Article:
• 2 medium onions, chopped
  • 6 celery stalks, peeled and chopped
  • 1 tsp cocoa or chocolate nibs or other unsweetened chocolate
  • 2-3 cups dry red wine
  • 1 large can whole tomatoes (28-32oz)
  • salt and pepper to taste
There's obviously a lot of flexibility here. We like lots of vegetables, so we add lots. You can probably add some garlic as well if you wish. You do want to remove the fell from the beef cheeks if it has one, as well as any extra fat. Also, we are lazy choppers, so we mainly just slice, except for really fat carrots.


This is a pretty generic beef recipe. You can cook beef cheeks, oxtails, short ribs and probably other cuts that benefit from long, slow braising this way.

  1. Use a pot, with a cover, that you can use on the stove top and in the oven. We use a big old Le Creuset. Heat it up on the stove top with a few tablespoons of oil and brown the meats on all sides. Do this is in a few batches, so you can caramelize the meat a bit. Raise the temperature gently, but you want that Maillard reaction. After browning each batch, put the meat aside.
  2. Preheat the oven to 325F.
  3. Brown the vegetables over slightly lower heat. Don't panic if a brown crust forms on the bottom of your pot. Just use a plastic spatula and it should dissolve with the water beig released by the vegetables.
  4. Put the meat and any juices back in the pot. Add the cocoa powder and the wine and bring to a boil. Let it cook down a bit, but you'll want enough liquid so that the meat is largely submerged. Gourmet says to cook the liquid down to half its volume. We just boiled it for five or ten minutes and declared it ready.
  5. Then add the tomatoes with their liquid, some salt and pepper. Bring to a boil again, then put the pot, covered, in the oven for at least THREE hours. It can't hurt to cook it longer. Braised beef cheeks are not about cooking a pointe.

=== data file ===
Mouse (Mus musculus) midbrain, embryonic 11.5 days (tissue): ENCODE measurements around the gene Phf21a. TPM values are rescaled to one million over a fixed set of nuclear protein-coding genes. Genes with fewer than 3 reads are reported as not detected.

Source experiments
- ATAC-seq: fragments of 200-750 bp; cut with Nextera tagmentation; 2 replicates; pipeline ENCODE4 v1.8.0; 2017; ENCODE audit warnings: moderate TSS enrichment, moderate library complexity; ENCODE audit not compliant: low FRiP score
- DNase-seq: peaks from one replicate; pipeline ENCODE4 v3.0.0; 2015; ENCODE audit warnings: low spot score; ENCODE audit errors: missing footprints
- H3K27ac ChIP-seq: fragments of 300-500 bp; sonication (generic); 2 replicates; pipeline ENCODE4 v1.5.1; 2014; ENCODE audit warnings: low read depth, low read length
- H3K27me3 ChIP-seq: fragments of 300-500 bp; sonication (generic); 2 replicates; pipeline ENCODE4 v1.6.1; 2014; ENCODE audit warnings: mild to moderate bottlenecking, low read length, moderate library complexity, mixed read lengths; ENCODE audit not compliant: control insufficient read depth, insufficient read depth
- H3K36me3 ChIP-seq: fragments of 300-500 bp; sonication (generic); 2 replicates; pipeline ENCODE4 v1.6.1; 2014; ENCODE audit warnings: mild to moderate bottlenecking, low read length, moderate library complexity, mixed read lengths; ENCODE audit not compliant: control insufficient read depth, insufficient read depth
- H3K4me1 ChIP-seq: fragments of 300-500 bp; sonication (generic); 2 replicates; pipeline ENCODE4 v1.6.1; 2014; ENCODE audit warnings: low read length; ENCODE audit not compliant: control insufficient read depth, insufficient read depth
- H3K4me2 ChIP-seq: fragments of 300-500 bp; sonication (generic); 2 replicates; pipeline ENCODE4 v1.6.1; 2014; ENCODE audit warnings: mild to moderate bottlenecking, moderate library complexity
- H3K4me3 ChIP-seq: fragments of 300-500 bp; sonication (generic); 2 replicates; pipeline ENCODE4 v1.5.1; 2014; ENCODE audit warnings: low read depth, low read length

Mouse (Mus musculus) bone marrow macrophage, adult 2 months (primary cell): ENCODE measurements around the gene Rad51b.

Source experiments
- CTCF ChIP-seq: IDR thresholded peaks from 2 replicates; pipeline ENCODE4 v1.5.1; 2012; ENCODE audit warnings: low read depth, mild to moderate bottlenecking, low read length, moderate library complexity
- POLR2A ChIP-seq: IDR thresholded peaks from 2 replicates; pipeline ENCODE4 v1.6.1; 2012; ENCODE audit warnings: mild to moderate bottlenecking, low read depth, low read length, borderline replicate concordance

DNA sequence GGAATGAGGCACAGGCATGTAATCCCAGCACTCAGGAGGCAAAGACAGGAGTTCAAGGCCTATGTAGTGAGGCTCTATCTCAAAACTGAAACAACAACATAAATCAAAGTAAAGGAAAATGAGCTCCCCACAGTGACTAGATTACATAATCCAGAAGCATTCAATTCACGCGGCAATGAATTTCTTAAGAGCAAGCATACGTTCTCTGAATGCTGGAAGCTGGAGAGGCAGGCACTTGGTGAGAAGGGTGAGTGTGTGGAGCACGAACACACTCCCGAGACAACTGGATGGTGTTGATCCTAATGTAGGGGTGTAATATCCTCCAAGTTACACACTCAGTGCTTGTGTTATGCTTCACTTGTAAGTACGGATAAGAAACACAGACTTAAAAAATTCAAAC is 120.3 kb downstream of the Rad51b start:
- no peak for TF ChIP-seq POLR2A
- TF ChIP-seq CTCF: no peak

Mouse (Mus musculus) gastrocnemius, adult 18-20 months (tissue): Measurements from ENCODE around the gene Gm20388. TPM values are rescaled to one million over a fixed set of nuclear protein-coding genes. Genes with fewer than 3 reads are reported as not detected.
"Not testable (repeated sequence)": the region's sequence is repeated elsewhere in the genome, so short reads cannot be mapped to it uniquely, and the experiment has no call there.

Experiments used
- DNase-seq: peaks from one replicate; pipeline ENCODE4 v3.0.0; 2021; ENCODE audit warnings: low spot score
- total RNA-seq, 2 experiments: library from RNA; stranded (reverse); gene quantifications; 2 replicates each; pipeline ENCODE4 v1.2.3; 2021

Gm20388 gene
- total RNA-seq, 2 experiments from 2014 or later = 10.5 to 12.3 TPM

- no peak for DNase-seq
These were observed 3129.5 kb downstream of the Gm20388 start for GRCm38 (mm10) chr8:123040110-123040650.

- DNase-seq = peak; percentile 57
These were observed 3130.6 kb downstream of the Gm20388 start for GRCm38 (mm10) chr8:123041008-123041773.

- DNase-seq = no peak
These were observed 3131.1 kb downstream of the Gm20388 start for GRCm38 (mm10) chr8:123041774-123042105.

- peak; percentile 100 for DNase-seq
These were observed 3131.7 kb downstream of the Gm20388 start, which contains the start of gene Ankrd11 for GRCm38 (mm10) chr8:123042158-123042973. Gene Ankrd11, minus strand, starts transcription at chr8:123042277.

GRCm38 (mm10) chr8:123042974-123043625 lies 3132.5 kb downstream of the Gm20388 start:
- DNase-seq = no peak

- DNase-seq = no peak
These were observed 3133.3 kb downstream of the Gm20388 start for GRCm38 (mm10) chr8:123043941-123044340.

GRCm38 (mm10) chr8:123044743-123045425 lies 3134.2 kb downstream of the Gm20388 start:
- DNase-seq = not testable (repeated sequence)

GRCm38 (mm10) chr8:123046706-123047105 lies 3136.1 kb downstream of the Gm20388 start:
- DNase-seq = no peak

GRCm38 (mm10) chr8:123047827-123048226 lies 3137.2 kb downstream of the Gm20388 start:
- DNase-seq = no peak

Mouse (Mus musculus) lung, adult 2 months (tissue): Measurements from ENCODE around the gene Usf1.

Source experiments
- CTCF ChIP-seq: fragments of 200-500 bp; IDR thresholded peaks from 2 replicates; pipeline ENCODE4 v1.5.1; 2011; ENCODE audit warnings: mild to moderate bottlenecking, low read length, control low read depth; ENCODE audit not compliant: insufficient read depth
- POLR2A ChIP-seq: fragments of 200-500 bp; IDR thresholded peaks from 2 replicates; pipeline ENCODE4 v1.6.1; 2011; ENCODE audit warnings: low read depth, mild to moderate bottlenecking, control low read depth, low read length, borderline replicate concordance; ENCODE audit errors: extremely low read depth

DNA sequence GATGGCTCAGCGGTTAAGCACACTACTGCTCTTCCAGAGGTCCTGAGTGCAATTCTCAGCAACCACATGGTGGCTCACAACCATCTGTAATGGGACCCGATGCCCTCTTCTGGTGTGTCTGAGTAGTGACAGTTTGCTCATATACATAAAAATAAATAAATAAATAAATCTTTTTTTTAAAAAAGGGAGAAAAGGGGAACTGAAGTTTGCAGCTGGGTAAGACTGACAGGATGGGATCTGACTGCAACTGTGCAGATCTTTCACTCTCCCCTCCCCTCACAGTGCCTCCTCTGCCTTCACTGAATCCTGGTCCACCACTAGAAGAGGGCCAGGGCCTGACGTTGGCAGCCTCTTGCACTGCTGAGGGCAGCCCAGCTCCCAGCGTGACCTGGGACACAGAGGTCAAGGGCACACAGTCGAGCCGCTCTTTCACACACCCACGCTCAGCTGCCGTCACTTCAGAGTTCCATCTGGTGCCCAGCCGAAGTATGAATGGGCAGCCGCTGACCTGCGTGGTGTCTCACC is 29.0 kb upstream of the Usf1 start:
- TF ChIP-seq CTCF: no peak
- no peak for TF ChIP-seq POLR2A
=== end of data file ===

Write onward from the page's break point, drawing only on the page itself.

6. Let it cool and stash it in the refrigerator overnight, or better yet, for a day or two. Remove any fat, reheat and serve.

Keywords: clark family, farmers' market, port angeles, recipe

10/27/11 - We've Been Falling Down On The Job

We try and keep up to date on the Port Angeles Farmers' Market, but we've been awfully lazy about it as of late. This isn't because we haven't been shopping at the market. We've been there every Saturday, usually around ten when the market opens, and we've been buying a lot. The vegetables are out in full force, with brussels sprouts, garlic, collard greens and lacinato kale. There are winter squash and arugula and all sorts of wonderful things.

Maybe we just haven't been getting very good pictures. It's tricky taking pictures at the farmers' market. If nothing else, people are shopping for produce, and surely they have priority over a pushy photographer. In any event, here are a few pictures, a few good words, and we'll try to do better.

Nash Huber's stand is probably the easiest to photograph since everything is all bunched up nicely.

The Mystery Bay oyster stand is in operation.

This is what happens when we don't focus carefully. We can blur perfectly good Clark Family Farms beef.

Keywords: clark family, farmers' market, farms, nash huber, port angeles, shopping, winter, kale

09/25/11 - A Farmers' Market Recipe

Autumn has come to the Port Angeles Farmers' Market. The tomatoes are passing, but pumpkins and other squashes are coming in, as are the potatoes, cabbages, chards and kales. We'll try for a more detailed report soon, but for now we'll offer a recipe for banh mi. There was a booth at the market offering samples made using Pan d'Amore sourdough bread and Clark Family beef along with a collection of other market vegetables.
NOTE As usual with our recipes, feel free to experiment.

This is an awful picture we took of the ingredients. We promise to take better pictures for our next market report.
  • 3 cups finely shredded cabbage
  • 1/2 cup finely shredded carrots
  • 1/3 cup thickly sliced green onions (including tops)
  • 2 teaspoons chopped garlic
  • 1/2 pound ground beef or pork, browned w/ salt & pepper to taste
  • 1 thick, light-textured baguette, cut into 4 sections
  • 1/4 cup fresh cilantro leaves
  • 1/2 cup rice vinegar, divided
  • 1/2 teaspoon salt
  • 1 teaspoon sugar
  • 1 tablespoon lime juice